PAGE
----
Allergies and intolerances can be challenging to manage and in the case of food allergy, it can be potentially life-threatening for many Canadians. As the school year is now underway, and Halloween is around the corner, parents and children may experience periods of anxiety and stress in new environments. Food labelling has also been challenging for industry to properly label allergens. Most of the food recalls in 2020 in Canada (about 35 per cent) were due to the suspected presence of undeclared allergens in food. The Agri-Food Analytics Lab, Food Allergy Canada, in partnership with Caddle, is releasing the results of a survey on food allergies and intolerances. The objective was to better understand how predominant food allergies and intolerances are in the Canadian population and to see how Canadians are coping with their condition.
When Canadians were asked if they have any allergies or intolerances, our preliminary findings show that 25 per cent of respondents claimed they have at least one allergy and/or intolerance. Of these Canadians, we estimate that anywhere between 2.5 to 3.1 million have at least one food allergy. When asked how their condition was diagnosed, 41.3 per cent of respondents surveyed claimed an allergy expert had diagnosed their condition. A total of 22.4 per cent claimed that their condition was diagnosed by a non-allergy expert or a physician. A total of 36.2 per cent of Canadians said they had self-diagnosed their condition.
As for food intolerances, it is estimated that between 6.8 to 7.4 million Canadians have at least one food intolerance. A total of 48.1 per cent of respondents indicated their food intolerance was self-diagnosed. All other respondents claimed that their condition had been diagnosed by an allergy expert (25.5 per cent) or by a physician (26.4 per cent).
A total of 45.2 per cent of respondents noticed their allergy and/or intolerance as an adult. A total of 19.6 per cent were diagnosed before the age of 6. While 11.6 per cent were diagnosed between the ages of 6 and 10 years old, 10.1 per cent were diagnosed between the ages of 11 and 15 years old. A total of 13.7 per cent were diagnosed between 16 and 19 years old. Interestingly, 53.9 per cent of respondents claimed that they became aware of their allergy or intolerance within the last 5 years.
Many Canadians have had reactions to certain foods over the years. While a total of 33.7 per cent have had a reaction several times, 13.8 per cent have had a reaction once. A total of 23.4 per cent have yet to have a reaction. Of Canadians with a condition, 46.3 per cent believe food products are properly labelled, 27.8 per cent believe food products are not properly labelled, and 25.9 per cent are not sure. A total of 57.8 per cent of respondents with a condition believe grocers offer enough options for people with allergies or intolerances, while this offering is seen as inadequate by many Canadians.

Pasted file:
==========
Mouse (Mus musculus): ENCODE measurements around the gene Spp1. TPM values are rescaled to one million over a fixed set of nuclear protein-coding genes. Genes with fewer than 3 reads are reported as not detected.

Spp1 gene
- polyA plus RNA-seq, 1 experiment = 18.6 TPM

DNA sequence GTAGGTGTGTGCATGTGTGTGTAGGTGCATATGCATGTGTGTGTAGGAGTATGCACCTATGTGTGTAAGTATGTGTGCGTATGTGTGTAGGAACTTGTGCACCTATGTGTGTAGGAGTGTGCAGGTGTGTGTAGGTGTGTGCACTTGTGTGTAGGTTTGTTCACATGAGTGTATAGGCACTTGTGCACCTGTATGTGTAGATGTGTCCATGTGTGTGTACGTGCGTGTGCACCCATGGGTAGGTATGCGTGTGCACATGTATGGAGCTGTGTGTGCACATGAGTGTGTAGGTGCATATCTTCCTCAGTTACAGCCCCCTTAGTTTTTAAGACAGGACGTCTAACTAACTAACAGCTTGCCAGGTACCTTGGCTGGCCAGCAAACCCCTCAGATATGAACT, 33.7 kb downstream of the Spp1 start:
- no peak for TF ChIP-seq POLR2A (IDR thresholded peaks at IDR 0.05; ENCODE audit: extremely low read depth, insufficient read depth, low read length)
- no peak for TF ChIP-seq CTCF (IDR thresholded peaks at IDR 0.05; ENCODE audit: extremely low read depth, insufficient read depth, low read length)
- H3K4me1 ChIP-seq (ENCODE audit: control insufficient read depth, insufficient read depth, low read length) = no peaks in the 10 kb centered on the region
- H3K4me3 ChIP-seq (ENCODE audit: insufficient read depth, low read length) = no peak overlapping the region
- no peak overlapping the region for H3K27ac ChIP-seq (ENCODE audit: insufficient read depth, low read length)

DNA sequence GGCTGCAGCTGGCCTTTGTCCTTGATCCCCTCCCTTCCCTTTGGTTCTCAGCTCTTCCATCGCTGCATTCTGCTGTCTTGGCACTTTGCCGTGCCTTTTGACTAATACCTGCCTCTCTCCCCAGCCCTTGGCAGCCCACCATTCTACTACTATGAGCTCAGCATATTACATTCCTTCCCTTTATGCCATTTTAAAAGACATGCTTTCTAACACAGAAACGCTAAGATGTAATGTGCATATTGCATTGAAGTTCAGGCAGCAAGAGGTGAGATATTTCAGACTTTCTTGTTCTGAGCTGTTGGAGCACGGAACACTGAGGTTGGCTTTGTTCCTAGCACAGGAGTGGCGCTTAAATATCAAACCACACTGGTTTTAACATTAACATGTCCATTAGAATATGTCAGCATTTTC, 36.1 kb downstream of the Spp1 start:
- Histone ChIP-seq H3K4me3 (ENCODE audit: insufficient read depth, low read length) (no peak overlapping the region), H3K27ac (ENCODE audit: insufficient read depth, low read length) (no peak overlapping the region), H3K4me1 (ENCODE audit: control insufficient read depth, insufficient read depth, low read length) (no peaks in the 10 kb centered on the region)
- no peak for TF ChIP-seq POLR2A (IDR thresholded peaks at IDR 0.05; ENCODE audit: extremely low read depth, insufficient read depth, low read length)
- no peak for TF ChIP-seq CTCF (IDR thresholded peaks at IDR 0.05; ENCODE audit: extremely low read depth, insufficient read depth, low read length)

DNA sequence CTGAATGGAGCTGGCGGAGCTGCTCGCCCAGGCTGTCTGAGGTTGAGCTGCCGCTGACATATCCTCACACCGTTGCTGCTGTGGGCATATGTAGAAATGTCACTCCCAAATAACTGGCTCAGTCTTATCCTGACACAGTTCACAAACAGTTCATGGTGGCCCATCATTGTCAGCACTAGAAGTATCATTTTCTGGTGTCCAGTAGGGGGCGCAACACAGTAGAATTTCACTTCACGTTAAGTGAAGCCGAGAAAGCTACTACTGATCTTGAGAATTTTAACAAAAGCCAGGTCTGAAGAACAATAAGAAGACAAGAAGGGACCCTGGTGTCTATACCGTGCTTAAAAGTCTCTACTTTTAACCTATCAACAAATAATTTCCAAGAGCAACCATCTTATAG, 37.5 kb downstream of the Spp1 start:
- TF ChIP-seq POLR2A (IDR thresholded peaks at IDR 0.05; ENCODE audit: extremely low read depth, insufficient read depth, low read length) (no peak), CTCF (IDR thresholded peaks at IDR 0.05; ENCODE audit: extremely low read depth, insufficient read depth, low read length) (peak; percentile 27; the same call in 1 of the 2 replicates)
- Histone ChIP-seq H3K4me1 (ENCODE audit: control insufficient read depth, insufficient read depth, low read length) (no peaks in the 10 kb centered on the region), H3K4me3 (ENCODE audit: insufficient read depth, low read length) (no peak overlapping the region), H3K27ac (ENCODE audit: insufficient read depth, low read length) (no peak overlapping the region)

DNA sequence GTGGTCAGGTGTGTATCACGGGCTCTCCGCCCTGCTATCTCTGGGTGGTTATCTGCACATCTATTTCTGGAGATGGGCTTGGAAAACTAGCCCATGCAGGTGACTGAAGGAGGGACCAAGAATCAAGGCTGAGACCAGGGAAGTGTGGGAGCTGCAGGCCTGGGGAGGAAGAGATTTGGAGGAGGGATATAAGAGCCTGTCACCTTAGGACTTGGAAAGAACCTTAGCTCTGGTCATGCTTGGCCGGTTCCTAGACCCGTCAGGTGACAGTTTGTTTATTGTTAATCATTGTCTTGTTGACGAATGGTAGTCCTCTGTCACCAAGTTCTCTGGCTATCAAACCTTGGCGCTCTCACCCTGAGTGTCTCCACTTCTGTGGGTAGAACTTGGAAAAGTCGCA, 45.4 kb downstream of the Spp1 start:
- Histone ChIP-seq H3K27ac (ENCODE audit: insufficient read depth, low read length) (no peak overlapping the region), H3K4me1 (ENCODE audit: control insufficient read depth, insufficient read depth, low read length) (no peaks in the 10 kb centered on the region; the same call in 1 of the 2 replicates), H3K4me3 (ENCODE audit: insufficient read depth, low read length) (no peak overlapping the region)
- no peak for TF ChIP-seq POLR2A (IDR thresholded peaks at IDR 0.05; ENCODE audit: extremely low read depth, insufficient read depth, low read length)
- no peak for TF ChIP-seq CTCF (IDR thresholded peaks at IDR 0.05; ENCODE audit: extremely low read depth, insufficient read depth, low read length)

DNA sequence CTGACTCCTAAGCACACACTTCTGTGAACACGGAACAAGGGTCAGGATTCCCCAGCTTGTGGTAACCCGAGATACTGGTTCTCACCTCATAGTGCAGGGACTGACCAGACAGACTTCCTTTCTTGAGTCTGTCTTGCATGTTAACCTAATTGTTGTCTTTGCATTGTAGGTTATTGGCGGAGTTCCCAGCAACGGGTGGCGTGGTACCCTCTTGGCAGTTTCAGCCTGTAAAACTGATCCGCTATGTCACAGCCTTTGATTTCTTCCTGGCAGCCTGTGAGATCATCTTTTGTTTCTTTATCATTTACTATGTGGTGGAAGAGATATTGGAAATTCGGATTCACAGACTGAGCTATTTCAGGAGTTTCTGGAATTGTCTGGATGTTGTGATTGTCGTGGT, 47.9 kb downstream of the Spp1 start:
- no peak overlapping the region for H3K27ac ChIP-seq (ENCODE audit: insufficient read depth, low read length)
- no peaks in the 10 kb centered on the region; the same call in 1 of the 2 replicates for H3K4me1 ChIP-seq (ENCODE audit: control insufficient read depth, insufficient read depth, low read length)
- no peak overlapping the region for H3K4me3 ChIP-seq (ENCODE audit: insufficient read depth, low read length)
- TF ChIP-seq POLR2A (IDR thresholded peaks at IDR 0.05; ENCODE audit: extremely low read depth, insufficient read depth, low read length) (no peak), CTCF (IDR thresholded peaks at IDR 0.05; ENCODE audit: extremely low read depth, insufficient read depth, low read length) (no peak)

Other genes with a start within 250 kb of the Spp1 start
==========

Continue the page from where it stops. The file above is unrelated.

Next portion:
For the food service sector (restaurants), results are different. Only 27.7 per cent of respondents with a condition believe menus properly indicate allergens. As such, 67.5 per cent of respondents with a condition will ask a waiter, a cook or chef for more information about ingredients, either sometimes or all the time. Nonetheless, a total of 46.0 per cent of Canadians have had a reaction at a restaurant at least once, and 25.5 per cent more than once. Symptoms will vary among cases.
“Consumers with food allergy need access to complete and accurate ingredient information, regardless of how the food is manufactured or prepared,” says Jennifer Gerdts, Executive Director with Food Allergy Canada. Having the information they need to make a safe, informed choice is critical for our community to stay safe and avoid serious allergic reactions—both for pre-packaged products and food served in restaurants. Knowing what’s in your food is important for all Canadians, but for those with food allergy is essential.”
The data shows many Canadians do suffer from food allergies and intolerances and some adjustments are required. While grocers will need to think about offering more choices to consumers with allergies and intolerances, the food service industry will need to be more transparent about ingredients for customers looking for more information about the food they serve. According to a recent poll by Angus Reid, 29 per cent of Canadians order food to be delivered to their homes at least once every two weeks. This makes it even more important for consumers to have access to accurate and complete ingredient information when ordering online or through third-party delivery services.
Methodology: A representative survey of Canadians was conducted in the summer of 2021, in partnership with Caddle. 10,009 Canadians participated in this survey.
Margin of Error: +/- 1.3%, 19 times out of 20. Any discrepancies in or between totals are due to rounding.
Research Ethics Certificate: No. 2020-5215.
Disclosure: Funding for this survey was provided by Caddle and Dalhousie University.